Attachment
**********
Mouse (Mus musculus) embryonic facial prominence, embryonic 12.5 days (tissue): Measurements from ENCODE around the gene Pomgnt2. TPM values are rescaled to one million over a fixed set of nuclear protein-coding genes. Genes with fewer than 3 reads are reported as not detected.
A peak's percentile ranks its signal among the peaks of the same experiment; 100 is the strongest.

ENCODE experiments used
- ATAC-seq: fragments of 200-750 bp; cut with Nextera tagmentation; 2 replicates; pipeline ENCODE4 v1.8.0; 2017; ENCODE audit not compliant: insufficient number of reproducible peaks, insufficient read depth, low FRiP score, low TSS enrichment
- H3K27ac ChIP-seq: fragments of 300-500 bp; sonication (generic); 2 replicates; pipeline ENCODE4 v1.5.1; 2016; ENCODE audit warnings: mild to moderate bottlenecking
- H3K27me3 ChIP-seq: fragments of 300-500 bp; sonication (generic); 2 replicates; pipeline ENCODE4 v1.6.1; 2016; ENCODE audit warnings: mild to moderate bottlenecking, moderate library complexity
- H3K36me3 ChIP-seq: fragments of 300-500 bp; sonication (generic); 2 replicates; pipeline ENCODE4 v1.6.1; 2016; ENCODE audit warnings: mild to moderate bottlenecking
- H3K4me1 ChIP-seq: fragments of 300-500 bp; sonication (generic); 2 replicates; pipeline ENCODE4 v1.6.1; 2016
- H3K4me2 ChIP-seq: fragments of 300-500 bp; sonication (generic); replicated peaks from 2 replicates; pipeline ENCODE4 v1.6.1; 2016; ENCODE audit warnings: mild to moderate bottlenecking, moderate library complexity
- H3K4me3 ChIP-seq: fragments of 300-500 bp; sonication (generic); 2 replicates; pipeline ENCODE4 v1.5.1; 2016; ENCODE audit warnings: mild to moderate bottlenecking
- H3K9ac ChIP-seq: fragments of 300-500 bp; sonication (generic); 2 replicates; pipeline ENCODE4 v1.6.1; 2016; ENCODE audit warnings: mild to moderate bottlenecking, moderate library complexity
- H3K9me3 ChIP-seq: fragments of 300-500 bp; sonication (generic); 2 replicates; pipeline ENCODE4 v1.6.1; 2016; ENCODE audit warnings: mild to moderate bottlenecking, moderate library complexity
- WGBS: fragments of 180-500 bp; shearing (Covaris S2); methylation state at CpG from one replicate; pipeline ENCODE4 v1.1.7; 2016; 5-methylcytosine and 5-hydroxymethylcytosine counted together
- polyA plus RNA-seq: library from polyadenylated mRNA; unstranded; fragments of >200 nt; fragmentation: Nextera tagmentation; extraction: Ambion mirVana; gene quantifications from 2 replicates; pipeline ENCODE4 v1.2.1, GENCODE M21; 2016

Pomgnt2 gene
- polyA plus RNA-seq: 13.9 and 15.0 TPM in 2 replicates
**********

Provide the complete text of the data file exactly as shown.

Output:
Mouse (Mus musculus) embryonic facial prominence, embryonic 12.5 days (tissue): Measurements from ENCODE around the gene Pomgnt2. TPM values are rescaled to one million over a fixed set of nuclear protein-coding genes. Genes with fewer than 3 reads are reported as not detected.
A peak's percentile ranks its signal among the peaks of the same experiment; 100 is the strongest.

ENCODE experiments used
- ATAC-seq: fragments of 200-750 bp; cut with Nextera tagmentation; 2 replicates; pipeline ENCODE4 v1.8.0; 2017; ENCODE audit not compliant: insufficient number of reproducible peaks, insufficient read depth, low FRiP score, low TSS enrichment
- H3K27ac ChIP-seq: fragments of 300-500 bp; sonication (generic); 2 replicates; pipeline ENCODE4 v1.5.1; 2016; ENCODE audit warnings: mild to moderate bottlenecking
- H3K27me3 ChIP-seq: fragments of 300-500 bp; sonication (generic); 2 replicates; pipeline ENCODE4 v1.6.1; 2016; ENCODE audit warnings: mild to moderate bottlenecking, moderate library complexity
- H3K36me3 ChIP-seq: fragments of 300-500 bp; sonication (generic); 2 replicates; pipeline ENCODE4 v1.6.1; 2016; ENCODE audit warnings: mild to moderate bottlenecking
- H3K4me1 ChIP-seq: fragments of 300-500 bp; sonication (generic); 2 replicates; pipeline ENCODE4 v1.6.1; 2016
- H3K4me2 ChIP-seq: fragments of 300-500 bp; sonication (generic); replicated peaks from 2 replicates; pipeline ENCODE4 v1.6.1; 2016; ENCODE audit warnings: mild to moderate bottlenecking, moderate library complexity
- H3K4me3 ChIP-seq: fragments of 300-500 bp; sonication (generic); 2 replicates; pipeline ENCODE4 v1.5.1; 2016; ENCODE audit warnings: mild to moderate bottlenecking
- H3K9ac ChIP-seq: fragments of 300-500 bp; sonication (generic); 2 replicates; pipeline ENCODE4 v1.6.1; 2016; ENCODE audit warnings: mild to moderate bottlenecking, moderate library complexity
- H3K9me3 ChIP-seq: fragments of 300-500 bp; sonication (generic); 2 replicates; pipeline ENCODE4 v1.6.1; 2016; ENCODE audit warnings: mild to moderate bottlenecking, moderate library complexity
- WGBS: fragments of 180-500 bp; shearing (Covaris S2); methylation state at CpG from one replicate; pipeline ENCODE4 v1.1.7; 2016; 5-methylcytosine and 5-hydroxymethylcytosine counted together
- polyA plus RNA-seq: library from polyadenylated mRNA; unstranded; fragments of >200 nt; fragmentation: Nextera tagmentation; extraction: Ambion mirVana; gene quantifications from 2 replicates; pipeline ENCODE4 v1.2.1, GENCODE M21; 2016

Pomgnt2 gene
- polyA plus RNA-seq: 13.9 and 15.0 TPM in 2 replicates